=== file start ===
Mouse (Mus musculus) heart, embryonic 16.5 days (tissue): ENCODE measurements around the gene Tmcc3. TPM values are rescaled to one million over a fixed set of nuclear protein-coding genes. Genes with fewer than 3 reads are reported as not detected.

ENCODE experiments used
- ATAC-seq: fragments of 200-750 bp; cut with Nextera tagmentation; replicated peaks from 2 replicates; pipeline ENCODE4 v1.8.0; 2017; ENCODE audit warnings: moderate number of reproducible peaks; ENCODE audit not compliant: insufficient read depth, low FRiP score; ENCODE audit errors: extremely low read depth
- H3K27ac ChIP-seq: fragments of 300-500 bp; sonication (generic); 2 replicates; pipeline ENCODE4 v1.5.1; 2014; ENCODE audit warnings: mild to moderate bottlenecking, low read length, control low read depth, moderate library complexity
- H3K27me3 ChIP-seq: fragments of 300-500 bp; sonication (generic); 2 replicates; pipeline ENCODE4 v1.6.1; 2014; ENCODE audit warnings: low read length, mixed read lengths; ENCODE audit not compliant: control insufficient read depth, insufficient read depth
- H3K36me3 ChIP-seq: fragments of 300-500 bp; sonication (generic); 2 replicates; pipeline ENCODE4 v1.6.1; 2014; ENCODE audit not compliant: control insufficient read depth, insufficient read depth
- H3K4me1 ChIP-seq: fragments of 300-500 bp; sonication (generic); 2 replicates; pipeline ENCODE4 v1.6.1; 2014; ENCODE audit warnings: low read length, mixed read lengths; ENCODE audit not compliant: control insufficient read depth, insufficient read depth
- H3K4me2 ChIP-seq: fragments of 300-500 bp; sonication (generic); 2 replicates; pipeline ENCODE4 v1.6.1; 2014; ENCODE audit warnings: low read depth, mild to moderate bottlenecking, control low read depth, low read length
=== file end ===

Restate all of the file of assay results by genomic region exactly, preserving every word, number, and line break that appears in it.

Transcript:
Mouse (Mus musculus) heart, embryonic 16.5 days (tissue): ENCODE measurements around the gene Tmcc3. TPM values are rescaled to one million over a fixed set of nuclear protein-coding genes. Genes with fewer than 3 reads are reported as not detected.

ENCODE experiments used
- ATAC-seq: fragments of 200-750 bp; cut with Nextera tagmentation; replicated peaks from 2 replicates; pipeline ENCODE4 v1.8.0; 2017; ENCODE audit warnings: moderate number of reproducible peaks; ENCODE audit not compliant: insufficient read depth, low FRiP score; ENCODE audit errors: extremely low read depth
- H3K27ac ChIP-seq: fragments of 300-500 bp; sonication (generic); 2 replicates; pipeline ENCODE4 v1.5.1; 2014; ENCODE audit warnings: mild to moderate bottlenecking, low read length, control low read depth, moderate library complexity
- H3K27me3 ChIP-seq: fragments of 300-500 bp; sonication (generic); 2 replicates; pipeline ENCODE4 v1.6.1; 2014; ENCODE audit warnings: low read length, mixed read lengths; ENCODE audit not compliant: control insufficient read depth, insufficient read depth
- H3K36me3 ChIP-seq: fragments of 300-500 bp; sonication (generic); 2 replicates; pipeline ENCODE4 v1.6.1; 2014; ENCODE audit not compliant: control insufficient read depth, insufficient read depth
- H3K4me1 ChIP-seq: fragments of 300-500 bp; sonication (generic); 2 replicates; pipeline ENCODE4 v1.6.1; 2014; ENCODE audit warnings: low read length, mixed read lengths; ENCODE audit not compliant: control insufficient read depth, insufficient read depth
- H3K4me2 ChIP-seq: fragments of 300-500 bp; sonication (generic); 2 replicates; pipeline ENCODE4 v1.6.1; 2014; ENCODE audit warnings: low read depth, mild to moderate bottlenecking, control low read depth, low read length